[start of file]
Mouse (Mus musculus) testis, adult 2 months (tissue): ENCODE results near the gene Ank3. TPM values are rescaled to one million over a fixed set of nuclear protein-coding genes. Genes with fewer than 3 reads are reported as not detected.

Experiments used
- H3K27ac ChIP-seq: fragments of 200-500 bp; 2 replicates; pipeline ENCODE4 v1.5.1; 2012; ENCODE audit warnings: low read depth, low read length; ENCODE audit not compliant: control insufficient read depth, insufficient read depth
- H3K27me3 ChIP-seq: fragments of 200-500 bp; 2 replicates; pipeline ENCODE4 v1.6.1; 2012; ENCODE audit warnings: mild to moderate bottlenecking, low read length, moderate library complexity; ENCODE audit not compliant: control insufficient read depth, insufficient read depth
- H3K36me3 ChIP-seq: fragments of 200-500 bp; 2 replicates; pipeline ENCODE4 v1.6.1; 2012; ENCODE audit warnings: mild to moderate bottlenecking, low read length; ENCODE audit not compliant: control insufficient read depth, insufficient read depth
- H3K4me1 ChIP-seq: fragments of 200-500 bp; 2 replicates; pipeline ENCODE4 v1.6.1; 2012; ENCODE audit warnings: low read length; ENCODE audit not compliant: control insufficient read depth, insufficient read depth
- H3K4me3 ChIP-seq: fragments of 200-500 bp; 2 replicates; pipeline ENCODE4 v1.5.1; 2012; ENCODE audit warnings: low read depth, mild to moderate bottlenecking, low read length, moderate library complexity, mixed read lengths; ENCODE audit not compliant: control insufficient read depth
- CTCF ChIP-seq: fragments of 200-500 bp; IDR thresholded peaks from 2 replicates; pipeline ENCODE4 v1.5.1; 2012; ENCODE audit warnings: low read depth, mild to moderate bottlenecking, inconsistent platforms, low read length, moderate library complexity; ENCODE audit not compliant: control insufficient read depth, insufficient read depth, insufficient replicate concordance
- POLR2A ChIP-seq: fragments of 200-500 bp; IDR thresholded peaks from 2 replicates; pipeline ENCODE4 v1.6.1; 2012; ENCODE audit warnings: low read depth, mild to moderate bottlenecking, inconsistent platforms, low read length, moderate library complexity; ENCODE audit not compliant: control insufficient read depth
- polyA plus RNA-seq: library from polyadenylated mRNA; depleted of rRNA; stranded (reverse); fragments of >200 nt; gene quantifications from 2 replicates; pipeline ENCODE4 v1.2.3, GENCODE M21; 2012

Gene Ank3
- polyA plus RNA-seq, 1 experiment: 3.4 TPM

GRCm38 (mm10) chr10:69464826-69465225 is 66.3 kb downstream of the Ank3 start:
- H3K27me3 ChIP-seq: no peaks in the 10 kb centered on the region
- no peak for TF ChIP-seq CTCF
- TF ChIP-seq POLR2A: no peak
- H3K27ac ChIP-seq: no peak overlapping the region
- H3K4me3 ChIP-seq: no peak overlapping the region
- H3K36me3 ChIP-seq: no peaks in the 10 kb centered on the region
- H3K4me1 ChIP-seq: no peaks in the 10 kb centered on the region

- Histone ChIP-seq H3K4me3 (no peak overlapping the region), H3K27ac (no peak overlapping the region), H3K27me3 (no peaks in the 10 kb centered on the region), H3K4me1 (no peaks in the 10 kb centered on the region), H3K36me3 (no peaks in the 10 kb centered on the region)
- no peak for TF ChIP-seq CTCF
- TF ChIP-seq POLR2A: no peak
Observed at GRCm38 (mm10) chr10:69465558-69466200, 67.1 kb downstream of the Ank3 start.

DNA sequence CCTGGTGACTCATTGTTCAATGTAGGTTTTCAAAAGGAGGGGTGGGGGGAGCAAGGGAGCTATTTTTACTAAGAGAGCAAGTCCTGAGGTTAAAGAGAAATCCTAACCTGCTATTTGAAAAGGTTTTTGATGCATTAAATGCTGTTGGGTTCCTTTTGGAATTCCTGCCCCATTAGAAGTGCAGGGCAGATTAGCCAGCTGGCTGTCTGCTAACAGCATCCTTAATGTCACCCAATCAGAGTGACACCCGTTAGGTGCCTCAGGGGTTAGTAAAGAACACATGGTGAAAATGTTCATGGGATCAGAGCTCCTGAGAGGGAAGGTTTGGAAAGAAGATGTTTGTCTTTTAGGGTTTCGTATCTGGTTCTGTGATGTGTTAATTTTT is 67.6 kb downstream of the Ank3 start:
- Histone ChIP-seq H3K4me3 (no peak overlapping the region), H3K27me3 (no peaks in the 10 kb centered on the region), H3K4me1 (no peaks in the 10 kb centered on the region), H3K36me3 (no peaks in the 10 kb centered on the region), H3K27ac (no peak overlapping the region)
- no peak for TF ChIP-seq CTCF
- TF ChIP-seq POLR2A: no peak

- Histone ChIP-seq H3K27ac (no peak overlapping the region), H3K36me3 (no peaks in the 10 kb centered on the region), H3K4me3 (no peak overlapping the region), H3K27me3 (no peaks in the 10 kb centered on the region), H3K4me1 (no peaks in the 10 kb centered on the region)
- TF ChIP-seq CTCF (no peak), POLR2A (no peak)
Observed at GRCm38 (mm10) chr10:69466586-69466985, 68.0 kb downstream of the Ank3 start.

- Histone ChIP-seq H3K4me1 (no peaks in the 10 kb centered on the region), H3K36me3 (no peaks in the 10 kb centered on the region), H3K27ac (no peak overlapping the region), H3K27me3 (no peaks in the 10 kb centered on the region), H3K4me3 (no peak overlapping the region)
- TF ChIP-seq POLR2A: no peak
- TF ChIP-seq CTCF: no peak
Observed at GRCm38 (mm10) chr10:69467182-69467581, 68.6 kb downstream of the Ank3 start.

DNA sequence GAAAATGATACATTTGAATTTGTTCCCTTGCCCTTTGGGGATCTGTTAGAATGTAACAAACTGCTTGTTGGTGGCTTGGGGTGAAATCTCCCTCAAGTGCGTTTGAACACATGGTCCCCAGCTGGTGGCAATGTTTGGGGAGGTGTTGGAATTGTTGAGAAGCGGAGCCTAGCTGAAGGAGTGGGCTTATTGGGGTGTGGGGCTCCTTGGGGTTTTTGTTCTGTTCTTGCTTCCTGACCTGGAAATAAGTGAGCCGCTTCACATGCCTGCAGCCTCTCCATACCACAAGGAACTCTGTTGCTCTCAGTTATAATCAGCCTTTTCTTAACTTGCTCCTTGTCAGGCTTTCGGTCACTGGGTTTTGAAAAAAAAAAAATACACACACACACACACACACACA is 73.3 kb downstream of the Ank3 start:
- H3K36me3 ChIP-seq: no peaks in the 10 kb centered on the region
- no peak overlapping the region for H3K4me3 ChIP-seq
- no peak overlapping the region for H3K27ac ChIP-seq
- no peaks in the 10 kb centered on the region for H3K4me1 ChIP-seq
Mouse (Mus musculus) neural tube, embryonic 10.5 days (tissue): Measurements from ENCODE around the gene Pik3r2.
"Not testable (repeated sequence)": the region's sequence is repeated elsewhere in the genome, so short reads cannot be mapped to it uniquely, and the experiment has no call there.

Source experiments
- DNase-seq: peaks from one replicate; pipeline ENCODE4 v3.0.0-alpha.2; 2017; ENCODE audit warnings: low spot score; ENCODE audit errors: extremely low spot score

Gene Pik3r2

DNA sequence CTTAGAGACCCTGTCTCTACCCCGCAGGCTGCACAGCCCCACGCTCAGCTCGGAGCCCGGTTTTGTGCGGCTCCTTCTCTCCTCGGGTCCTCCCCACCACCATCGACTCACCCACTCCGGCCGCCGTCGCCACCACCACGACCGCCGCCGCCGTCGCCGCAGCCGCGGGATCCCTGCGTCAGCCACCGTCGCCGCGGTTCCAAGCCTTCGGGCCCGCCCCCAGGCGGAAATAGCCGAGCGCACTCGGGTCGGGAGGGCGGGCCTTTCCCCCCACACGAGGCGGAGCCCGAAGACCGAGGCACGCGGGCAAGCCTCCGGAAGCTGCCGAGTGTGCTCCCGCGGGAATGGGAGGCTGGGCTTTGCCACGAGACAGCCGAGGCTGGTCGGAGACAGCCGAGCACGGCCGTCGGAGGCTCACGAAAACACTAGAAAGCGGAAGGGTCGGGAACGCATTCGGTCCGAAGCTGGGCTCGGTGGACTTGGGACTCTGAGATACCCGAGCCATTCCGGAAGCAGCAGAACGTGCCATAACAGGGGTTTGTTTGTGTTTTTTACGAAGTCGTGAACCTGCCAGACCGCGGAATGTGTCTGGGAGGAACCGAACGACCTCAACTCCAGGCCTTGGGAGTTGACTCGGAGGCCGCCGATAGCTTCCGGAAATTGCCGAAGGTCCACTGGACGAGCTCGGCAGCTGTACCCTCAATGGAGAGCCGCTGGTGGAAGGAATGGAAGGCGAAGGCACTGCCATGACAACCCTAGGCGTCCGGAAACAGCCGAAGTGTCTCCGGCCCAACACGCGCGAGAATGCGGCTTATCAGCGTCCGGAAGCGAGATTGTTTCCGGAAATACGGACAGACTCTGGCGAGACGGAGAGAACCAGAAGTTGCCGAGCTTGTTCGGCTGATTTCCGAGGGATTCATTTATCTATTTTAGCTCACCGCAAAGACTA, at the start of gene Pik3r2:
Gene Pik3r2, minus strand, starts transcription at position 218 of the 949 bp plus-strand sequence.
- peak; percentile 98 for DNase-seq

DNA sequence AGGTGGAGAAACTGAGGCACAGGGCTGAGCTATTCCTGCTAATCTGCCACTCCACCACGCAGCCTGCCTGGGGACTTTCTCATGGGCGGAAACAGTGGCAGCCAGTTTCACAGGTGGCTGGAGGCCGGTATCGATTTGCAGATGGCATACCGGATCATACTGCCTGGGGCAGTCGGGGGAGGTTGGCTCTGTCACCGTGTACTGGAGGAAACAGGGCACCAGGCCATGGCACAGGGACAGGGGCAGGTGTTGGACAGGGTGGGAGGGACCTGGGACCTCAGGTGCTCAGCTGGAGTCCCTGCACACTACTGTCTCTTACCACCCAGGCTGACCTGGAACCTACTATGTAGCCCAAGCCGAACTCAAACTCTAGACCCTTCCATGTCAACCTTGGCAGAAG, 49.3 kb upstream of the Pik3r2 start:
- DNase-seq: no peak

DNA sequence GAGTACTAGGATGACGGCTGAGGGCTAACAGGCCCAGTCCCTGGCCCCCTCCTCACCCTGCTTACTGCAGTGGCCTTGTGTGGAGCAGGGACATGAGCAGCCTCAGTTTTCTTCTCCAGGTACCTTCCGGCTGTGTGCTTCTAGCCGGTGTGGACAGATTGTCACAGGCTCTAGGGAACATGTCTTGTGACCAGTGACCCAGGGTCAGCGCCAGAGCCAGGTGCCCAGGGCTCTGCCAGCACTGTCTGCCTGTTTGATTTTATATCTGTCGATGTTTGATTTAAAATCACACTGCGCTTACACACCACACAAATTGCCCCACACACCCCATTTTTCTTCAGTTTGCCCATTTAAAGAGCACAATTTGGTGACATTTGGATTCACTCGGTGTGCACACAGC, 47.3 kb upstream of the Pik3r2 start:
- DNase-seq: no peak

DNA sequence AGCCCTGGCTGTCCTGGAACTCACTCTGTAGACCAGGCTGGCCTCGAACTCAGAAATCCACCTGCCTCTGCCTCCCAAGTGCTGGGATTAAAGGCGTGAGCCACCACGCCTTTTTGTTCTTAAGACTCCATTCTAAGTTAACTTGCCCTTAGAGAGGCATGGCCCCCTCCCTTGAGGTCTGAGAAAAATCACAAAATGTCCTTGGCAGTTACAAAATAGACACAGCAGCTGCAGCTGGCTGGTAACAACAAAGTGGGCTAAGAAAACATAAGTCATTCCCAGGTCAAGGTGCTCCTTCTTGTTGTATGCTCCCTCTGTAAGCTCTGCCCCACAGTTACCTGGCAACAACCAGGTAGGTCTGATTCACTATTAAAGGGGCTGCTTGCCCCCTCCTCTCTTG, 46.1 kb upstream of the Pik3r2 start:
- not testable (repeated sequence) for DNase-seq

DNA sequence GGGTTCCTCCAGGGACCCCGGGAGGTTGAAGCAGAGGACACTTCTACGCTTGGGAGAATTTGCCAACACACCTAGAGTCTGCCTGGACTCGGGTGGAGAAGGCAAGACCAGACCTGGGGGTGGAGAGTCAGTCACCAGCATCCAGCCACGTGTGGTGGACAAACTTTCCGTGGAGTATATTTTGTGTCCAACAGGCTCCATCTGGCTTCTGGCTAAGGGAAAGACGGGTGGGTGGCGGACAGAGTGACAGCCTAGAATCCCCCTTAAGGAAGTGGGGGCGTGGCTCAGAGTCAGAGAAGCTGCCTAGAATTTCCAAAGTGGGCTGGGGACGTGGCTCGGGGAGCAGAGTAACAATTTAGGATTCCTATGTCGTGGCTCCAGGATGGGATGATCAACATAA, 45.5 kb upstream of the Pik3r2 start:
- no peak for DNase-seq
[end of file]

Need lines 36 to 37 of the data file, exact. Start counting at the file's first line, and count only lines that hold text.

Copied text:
DNA sequence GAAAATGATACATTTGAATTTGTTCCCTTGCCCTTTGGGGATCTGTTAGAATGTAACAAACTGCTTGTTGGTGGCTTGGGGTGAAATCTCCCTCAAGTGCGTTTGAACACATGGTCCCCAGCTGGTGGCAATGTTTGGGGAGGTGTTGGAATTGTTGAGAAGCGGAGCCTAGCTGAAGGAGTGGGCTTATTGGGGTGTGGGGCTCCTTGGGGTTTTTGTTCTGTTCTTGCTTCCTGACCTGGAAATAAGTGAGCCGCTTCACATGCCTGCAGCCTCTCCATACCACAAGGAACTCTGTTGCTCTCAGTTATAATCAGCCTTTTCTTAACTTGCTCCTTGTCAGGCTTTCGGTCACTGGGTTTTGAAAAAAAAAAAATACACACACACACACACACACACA is 73.3 kb downstream of the Ank3 start:
- H3K36me3 ChIP-seq: no peaks in the 10 kb centered on the region